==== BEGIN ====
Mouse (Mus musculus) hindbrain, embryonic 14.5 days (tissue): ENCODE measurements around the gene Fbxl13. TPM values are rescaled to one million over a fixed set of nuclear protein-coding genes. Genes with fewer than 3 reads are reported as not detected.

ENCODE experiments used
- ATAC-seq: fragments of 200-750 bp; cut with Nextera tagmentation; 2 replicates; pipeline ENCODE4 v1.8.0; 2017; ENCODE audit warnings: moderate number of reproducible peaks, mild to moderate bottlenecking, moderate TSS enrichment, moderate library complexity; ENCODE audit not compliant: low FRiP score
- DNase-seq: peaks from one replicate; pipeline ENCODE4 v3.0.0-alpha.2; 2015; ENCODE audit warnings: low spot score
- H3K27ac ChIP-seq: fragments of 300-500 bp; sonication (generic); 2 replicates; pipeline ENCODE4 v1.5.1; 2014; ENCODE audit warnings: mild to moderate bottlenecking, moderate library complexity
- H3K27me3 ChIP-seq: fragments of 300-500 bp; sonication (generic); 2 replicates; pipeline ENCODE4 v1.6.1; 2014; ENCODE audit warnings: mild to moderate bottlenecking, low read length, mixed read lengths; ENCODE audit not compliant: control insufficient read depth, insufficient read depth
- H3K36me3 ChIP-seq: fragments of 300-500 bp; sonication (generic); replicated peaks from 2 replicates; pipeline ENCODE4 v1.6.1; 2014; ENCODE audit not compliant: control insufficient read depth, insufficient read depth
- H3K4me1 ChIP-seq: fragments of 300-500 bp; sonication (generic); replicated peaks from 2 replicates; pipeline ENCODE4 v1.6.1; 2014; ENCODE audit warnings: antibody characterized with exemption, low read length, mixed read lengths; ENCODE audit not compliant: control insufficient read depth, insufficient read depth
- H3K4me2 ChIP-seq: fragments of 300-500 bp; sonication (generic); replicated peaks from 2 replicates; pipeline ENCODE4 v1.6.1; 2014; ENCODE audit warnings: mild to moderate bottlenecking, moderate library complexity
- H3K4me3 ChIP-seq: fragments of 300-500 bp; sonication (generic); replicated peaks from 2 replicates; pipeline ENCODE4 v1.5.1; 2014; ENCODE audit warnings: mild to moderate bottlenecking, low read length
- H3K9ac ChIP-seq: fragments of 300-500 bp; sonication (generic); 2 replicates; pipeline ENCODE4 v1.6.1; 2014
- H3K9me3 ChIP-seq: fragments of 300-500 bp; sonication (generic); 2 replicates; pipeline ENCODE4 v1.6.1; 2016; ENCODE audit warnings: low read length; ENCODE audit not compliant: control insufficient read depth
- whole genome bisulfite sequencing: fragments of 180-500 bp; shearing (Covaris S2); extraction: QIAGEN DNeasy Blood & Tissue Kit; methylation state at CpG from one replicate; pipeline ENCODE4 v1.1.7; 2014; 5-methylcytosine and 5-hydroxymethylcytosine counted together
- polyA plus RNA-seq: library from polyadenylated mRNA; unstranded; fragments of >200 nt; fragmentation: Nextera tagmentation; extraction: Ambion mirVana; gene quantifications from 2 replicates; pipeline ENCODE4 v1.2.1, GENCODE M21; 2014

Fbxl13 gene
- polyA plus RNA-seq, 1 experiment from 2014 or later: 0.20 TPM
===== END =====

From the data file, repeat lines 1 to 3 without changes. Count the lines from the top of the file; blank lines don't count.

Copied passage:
Mouse (Mus musculus) hindbrain, embryonic 14.5 days (tissue): ENCODE measurements around the gene Fbxl13. TPM values are rescaled to one million over a fixed set of nuclear protein-coding genes. Genes with fewer than 3 reads are reported as not detected.

ENCODE experiments used
- ATAC-seq: fragments of 200-750 bp; cut with Nextera tagmentation; 2 replicates; pipeline ENCODE4 v1.8.0; 2017; ENCODE audit warnings: moderate number of reproducible peaks, mild to moderate bottlenecking, moderate TSS enrichment, moderate library complexity; ENCODE audit not compliant: low FRiP score